Thanks for the responses.
Some fairly inexpensive radio transceivers ( RFM22B or the SIM20 433 MHz, or the 2.4 GHz RFD21733 ) can be connected as a mesh with multiroutes, aknowledge, and autoresend.
I get 500m from the SIM20 outdoors, but it might be better using the 2.4 GHz does WiFi work OK in the factory ? its basically the same frequency.
A standard RF circuit will not work in the environment I plan to implement. Have you seen the inside of your standard cereal factory? Think of all the motors that drive the lines and multiply their HP by around 30-600 and you get what I'm working in. The factory manufactures puzzles so we have a large amount of motors and controls running an this will be the first arduino ever present in the factory. Almost all the systems there are industrial-grade PLC's from Allem Bradley or Mitsubishi.
What is the spreadsheet for? I mean, what calculations is it performing and what is being done with the results?
Although you've specified that the results must be displayed in a spreadsheet, use of a spreadsheet is a solution not a requirement; the fact you're also asking for 'live' updates make me suspect the spreadsheet is not actually suitable for you. What is the actual requirement here?
Do you want a tabular display of the counters in some order? Over some period? Any of that user-defined? Charts of the rate of change or absolute values over time? The real requirements will imply the most appropriate way to store and present the data, and it may not be a spreadsheet.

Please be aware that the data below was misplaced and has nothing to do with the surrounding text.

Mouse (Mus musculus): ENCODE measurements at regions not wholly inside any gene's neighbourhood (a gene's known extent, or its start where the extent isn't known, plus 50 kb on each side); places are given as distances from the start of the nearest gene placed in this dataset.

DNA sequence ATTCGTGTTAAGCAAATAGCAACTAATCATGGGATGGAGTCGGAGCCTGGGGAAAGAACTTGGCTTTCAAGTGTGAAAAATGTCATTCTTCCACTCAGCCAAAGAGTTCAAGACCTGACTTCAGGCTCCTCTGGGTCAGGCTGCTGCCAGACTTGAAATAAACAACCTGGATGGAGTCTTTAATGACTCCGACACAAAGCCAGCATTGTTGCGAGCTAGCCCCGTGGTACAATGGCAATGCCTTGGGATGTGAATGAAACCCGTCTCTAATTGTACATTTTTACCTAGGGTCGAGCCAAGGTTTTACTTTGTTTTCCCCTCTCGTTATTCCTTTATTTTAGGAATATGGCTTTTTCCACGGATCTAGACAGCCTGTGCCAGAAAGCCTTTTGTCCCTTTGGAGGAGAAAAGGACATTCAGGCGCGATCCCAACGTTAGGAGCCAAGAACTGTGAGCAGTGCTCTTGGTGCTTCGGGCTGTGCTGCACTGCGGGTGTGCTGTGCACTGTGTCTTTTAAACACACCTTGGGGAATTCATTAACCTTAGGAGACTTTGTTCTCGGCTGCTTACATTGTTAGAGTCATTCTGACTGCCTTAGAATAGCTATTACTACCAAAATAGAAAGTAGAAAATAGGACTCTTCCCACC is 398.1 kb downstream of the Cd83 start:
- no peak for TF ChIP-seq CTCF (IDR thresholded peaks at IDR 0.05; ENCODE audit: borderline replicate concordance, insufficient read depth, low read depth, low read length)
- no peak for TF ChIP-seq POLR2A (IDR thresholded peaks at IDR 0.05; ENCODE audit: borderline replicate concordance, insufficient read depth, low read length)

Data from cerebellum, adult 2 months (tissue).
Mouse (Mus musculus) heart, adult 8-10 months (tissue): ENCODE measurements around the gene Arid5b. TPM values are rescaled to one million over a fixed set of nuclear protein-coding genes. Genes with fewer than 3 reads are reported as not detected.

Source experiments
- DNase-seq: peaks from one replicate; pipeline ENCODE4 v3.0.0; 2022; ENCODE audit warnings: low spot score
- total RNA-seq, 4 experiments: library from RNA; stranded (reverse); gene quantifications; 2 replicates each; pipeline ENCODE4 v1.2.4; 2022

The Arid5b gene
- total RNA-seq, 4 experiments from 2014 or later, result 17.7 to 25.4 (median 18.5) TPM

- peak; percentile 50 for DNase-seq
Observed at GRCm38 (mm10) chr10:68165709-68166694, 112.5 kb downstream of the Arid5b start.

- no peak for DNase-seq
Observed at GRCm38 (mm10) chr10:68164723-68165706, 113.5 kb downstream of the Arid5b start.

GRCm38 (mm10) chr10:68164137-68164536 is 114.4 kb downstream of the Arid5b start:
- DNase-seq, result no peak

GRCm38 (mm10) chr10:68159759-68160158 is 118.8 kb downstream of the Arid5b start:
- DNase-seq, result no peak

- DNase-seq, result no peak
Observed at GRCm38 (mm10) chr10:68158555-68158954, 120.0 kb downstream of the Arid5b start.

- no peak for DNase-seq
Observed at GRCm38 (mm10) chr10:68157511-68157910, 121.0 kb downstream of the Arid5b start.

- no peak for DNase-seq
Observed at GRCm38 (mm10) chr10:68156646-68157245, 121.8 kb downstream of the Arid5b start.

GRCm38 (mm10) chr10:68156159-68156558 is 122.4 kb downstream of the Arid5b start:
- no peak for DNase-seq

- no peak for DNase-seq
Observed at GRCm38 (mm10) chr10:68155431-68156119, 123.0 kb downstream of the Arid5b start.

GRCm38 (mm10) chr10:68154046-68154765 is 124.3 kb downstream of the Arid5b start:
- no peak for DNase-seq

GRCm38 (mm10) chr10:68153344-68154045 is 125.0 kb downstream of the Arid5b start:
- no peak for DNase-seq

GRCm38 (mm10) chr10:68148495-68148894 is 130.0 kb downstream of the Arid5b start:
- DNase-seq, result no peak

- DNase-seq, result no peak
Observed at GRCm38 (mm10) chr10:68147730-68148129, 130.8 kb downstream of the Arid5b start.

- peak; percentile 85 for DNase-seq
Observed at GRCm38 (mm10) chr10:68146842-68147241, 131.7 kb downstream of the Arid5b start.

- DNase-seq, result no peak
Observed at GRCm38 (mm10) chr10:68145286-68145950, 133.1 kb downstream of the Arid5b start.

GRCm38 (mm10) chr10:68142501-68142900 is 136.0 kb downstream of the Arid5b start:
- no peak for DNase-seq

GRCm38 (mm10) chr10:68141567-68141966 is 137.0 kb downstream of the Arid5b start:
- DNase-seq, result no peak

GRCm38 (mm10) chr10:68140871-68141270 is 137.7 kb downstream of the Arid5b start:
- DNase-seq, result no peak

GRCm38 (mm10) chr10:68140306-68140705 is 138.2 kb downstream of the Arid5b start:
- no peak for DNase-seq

My dad wants it in spreadsheet because that's what his employees know how to manipulate. He wants it to be user friendly. I told him repeatedly that Spreadsheet isn't designed for this stuff, especially with it being live. I'm thinking I will have to make a web interface that the arduinos link into with actual live data rather than programming a batch file to reopen a spreadsheet file every 5 minutes. Just another thought, if I got a Mux shield linked to an arduino and connected that to the PC, would that be about ideal for something like this or would it be more of a hassle to do that? I'm thinking of how hard it will be to integrate all the connections from the different arduinos to one page.
Seriously though, has anyone modulated laser pointers? and what range is possible? Of course there would be environmental interference from rain and mist, but I have a specific project I want to test sometime.
Lazer pointers have been modulated before with an extremely simple circuit containing an op-amp and an audio transformer connected to the lazer. I tried it with some success. It would have been better if I had an op-amp though. The range was fairly limited since I couldn't keep it aimed correctly for more than 10 minutes. I have heard of some people using small telescopes with a photoresistor/photodiode connected to the eyepiece. They would take a light bulb like you would find in a scrolling billboard with the light grids and turn it on and off with amps designed for speakers. They were successful at transmitting audio with a half-decent quality of sound.
And a side note, my dad is going by Radioshack to get an arduino for me to start learning. I already have a breadboard so no issues there.